Brazil's President-elect Luiz Inacio Lula da Silva . Photo: AFP
Pink is blooming once again in Latin America. The region, which had been echoing changes in the political sphere, completed the circle with Workers' Party leader Lula da Silva's crucial victory in Brazil.As the Supreme Electoral Court (TSE) declared Lula's victory, right-wing leader Jair Bolsonaro became the country's first incumbent to lose a presidential election, while countries from Mexico to Argentina resonated a regional political shift towards leftism.
Lula's win against Bolsonaro, who is widely seen as a racist, sexist and homophobic, consolidated what has been called the return of 'Pink Tide' in Latin America.
From Chavez to Lula
Historically speaking, the original pink tide occurred during the elections from the late 1990s to 2010s, a period that witnessed the rise of leftist leaders in Latin America. According to an Oxford reference, the term first came into public discourse following the victory of Hugo Chavez in the 1998 Venezuelan presidential polls. Subsequently, the triumphs of leftist leaders Evo Morales in Bolivia (2006), Michelle Bachelet in Chile (2006), and Rafael Correa in Ecuador(2007) among others consolidated the tide. Soon after, left-aligned governments came to power in Brazil, Argentina, Uruguay, Nicaragua and Guatemala.With Chavez's rise to power, Venezuela had become the first Latin American country to throw off US influence since the disintegration of the Soviet empire.However, with years, the tide began to ebb and later lost its momentum with the left's electoral setbacks coupled with the collapse of Venezuela under the Chavista regime.
Yet now, the trend of electing left-leaning, radical, progressive and democratic governments - Pink Tide - is on the rise in Latin America signalling a left revival.So far, numerous Latin American leftists have won the presidential polls reinforcing the new left wave.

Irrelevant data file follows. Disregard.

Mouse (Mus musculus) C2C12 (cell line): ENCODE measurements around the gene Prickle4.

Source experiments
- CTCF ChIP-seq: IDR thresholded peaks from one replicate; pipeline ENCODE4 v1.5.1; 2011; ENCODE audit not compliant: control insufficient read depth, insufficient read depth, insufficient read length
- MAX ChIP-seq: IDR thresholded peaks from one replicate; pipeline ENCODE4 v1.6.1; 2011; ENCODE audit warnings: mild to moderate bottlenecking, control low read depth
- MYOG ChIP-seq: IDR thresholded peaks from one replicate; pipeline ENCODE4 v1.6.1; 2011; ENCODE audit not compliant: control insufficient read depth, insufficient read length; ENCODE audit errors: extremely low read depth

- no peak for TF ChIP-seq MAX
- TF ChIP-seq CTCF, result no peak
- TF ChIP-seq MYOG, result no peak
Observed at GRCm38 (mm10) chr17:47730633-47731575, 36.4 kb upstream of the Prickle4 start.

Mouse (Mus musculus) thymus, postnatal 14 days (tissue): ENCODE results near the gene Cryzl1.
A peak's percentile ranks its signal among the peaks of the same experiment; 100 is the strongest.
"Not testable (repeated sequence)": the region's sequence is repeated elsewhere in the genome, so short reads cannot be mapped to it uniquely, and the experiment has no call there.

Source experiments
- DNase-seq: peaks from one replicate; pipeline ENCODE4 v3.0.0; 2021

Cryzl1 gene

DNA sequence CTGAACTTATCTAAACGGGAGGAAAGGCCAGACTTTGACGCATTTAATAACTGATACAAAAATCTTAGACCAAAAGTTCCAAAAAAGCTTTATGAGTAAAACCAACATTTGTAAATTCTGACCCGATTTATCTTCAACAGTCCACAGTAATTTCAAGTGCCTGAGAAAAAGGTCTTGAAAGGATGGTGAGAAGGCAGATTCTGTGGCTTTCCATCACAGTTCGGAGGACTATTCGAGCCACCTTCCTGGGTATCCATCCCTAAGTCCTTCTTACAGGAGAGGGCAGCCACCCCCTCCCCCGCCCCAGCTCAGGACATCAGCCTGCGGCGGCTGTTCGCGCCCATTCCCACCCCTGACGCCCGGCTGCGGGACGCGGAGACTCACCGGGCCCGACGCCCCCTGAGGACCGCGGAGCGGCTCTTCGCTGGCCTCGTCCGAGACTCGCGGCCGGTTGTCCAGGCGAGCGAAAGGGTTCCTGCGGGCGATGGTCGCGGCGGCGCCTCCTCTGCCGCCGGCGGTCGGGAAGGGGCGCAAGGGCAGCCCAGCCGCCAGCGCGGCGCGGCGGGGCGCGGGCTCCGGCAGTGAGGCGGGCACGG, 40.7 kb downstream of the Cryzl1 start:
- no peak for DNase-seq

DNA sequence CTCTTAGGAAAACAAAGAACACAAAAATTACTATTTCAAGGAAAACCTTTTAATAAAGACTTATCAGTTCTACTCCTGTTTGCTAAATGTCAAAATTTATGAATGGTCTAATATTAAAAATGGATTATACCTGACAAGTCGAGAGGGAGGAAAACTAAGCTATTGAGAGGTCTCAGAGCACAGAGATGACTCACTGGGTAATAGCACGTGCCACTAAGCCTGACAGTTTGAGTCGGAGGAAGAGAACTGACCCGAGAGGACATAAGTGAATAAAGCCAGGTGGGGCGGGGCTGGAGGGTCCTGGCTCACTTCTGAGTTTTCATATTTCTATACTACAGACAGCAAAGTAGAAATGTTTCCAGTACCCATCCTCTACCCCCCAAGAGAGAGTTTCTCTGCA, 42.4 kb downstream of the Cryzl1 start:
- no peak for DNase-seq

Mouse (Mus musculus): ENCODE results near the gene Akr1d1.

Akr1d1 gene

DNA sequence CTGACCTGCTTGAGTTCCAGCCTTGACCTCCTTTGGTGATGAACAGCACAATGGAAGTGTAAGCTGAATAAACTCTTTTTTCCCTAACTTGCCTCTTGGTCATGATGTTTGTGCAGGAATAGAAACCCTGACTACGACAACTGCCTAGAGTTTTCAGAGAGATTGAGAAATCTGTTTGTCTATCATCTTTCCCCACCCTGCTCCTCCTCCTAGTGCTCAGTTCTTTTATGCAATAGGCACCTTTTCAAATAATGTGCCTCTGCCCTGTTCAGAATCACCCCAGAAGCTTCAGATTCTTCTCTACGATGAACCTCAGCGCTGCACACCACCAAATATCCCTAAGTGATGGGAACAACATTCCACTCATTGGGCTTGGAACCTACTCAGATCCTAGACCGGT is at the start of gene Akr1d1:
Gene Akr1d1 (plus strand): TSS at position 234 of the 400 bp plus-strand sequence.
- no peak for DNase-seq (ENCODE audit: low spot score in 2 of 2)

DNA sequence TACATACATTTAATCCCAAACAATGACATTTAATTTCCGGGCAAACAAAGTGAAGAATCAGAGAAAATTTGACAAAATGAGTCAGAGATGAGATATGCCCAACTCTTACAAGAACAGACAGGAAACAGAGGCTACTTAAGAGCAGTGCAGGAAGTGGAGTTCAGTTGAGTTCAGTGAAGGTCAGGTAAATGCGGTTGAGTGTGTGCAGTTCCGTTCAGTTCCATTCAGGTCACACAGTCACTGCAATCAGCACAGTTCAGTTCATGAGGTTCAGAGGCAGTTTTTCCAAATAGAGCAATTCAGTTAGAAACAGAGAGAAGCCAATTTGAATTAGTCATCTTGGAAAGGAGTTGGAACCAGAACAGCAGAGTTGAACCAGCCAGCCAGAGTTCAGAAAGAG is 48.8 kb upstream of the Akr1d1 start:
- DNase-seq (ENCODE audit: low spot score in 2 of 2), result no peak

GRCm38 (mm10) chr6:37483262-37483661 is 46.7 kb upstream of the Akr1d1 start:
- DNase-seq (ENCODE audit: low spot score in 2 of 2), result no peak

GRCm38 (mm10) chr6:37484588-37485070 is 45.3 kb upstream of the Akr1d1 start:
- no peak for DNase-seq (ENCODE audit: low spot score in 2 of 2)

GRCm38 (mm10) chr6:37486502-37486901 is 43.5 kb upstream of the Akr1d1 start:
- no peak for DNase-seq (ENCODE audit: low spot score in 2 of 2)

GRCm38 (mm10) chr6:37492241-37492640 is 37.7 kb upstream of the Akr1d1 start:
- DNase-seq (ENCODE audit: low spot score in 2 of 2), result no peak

The message from Colombia
In June 2022, leftist leader Gustavo Petro, a former guerilla rebel, won the presidential polls in Colombia, one of the most conservative societies in Latin America. It marked the first time a leader of a left-wing coalition grouping (Pacto Historico) was voted to power in the country.
Meanwhile in Chile, Gabriel Boric, a 36-year-old leftist leader (one of the youngest heads of state in the world), won a decisive victory last year.Adding to the list are the Socialist party's victory in the 2020 Bolivian polls, the triumph of Alberto Fernandez in Argentina, Pedro Castillo in Peru, Andres Obrador in Mexico and Xiomara Castro in Honduras, evidently hinting the reappearance of a pink tide. Currently, only a few like Guatemala and Paraguay are under the right-wing rule.
Many believe that the mismanagement of Covid-19 pandemic, slow economic recovery, rising inflation and failure to identify popular frustration are the immediate reasons for the shift in tides.
Is it really a Communist wave?
One cannot completely describe the shift as something purely rooted in Communism or left ideology. Experts argue that the wind of change blew as the common people, who were tired of conventional politics and politicians, pined for a change.
According to political analyst Michael Shifter of the Inter-American Dialogue, the current turn of events does not indicate a shift in ideology.
'It is not because Latin Americans are becoming more leftist. I don't think there's any evidence to support that. It is more of a rejectionist trend than anything else... people looking for an alternative,' Shifter told AFP.
For instance, in Brazil, while Lula was credited for lifting around 30 million Brazilians out of poverty, Bolsonaro was severely blamed for the destruction of the Amazon forest and his poor handling of the pandemic, which had resulted in a Covid-19 death toll of around 6,85,000, the second highest in the world. Change was bound to happen there.
What does it mean for India?
Diplomats observe the resurgent pink tide as good news for India, a democracy that holds certain goodwill in the region. The continent has always been quite receptive to India's policies and partnerships.
Specifically speaking, among the Latin American countries, Colombia remains India's fourth largest trading partner. For many years, it has been the third largest destination of India's exports to Latin America, ahead of Argentina.
As per the data by the Ministry of Commerce and Industry, India's exports to Brazil are more than the exports to Japan (2021-22). Our information technology sector has also seen a vast expansion in Latin America; Indian companies have been welcomed to set up software centres in the region.
Hence, considering the shift in waves and the Chinese jockeying for influence in Latin America, it is imperative for India to keep the region a priority.
Will the wave last?
Unlike the first pink tide, the current one seems a lot more pragmatic than populist.
Anyway, it can only be said that the survival of the new era will be dependent on what the left governments plan to achieve and how much the leaders deliver on their promises. If not, history is likely to repeat itself yet again.
(Compiled by Arya AJ)